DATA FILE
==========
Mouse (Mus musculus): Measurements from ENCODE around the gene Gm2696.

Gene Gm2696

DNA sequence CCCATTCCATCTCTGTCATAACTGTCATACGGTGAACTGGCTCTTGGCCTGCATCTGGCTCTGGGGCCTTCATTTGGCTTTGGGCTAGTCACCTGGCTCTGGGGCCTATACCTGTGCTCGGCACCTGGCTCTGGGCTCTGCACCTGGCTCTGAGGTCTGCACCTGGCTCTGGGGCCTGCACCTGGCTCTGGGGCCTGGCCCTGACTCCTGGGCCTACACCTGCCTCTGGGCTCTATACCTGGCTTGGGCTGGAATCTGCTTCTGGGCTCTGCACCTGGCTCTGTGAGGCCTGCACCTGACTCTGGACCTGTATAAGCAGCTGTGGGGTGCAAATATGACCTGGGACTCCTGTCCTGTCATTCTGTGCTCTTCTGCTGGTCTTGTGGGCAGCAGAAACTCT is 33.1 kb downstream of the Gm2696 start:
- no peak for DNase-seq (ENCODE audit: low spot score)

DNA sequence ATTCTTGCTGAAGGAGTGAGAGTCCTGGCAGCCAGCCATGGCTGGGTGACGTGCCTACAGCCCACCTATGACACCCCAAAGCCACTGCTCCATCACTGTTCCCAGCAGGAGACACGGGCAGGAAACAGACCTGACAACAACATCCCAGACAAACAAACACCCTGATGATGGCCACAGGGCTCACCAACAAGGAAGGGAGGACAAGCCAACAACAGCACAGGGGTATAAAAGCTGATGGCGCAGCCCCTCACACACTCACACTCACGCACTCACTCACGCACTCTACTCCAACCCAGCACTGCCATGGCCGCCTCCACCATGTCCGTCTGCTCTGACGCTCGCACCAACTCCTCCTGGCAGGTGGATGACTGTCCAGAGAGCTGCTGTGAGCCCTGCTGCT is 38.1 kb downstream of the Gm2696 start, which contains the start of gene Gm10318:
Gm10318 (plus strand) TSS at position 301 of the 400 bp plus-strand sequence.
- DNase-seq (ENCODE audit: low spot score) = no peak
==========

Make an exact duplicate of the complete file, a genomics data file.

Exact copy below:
Mouse (Mus musculus): Measurements from ENCODE around the gene Gm2696.

Gene Gm2696

DNA sequence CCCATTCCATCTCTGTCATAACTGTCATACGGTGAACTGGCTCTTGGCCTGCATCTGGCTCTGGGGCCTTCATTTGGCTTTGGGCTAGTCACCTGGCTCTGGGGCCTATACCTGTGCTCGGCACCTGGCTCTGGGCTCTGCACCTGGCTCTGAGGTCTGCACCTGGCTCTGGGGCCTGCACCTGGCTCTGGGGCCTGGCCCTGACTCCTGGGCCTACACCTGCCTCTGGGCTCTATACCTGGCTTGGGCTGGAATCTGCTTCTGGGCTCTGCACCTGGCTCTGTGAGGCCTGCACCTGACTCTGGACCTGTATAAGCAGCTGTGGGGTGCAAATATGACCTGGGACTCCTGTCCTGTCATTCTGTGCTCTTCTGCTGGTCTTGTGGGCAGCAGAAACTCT is 33.1 kb downstream of the Gm2696 start:
- no peak for DNase-seq (ENCODE audit: low spot score)

DNA sequence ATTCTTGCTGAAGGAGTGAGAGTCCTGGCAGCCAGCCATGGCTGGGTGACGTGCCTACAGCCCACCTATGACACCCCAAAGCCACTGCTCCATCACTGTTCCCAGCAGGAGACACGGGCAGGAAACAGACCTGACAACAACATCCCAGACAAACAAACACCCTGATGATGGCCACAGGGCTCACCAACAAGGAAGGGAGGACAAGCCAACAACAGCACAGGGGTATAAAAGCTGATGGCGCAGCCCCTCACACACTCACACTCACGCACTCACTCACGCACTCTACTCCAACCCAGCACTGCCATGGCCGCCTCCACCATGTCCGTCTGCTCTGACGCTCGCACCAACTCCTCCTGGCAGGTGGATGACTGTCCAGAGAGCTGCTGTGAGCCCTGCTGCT is 38.1 kb downstream of the Gm2696 start, which contains the start of gene Gm10318:
Gm10318 (plus strand) TSS at position 301 of the 400 bp plus-strand sequence.
- DNase-seq (ENCODE audit: low spot score) = no peak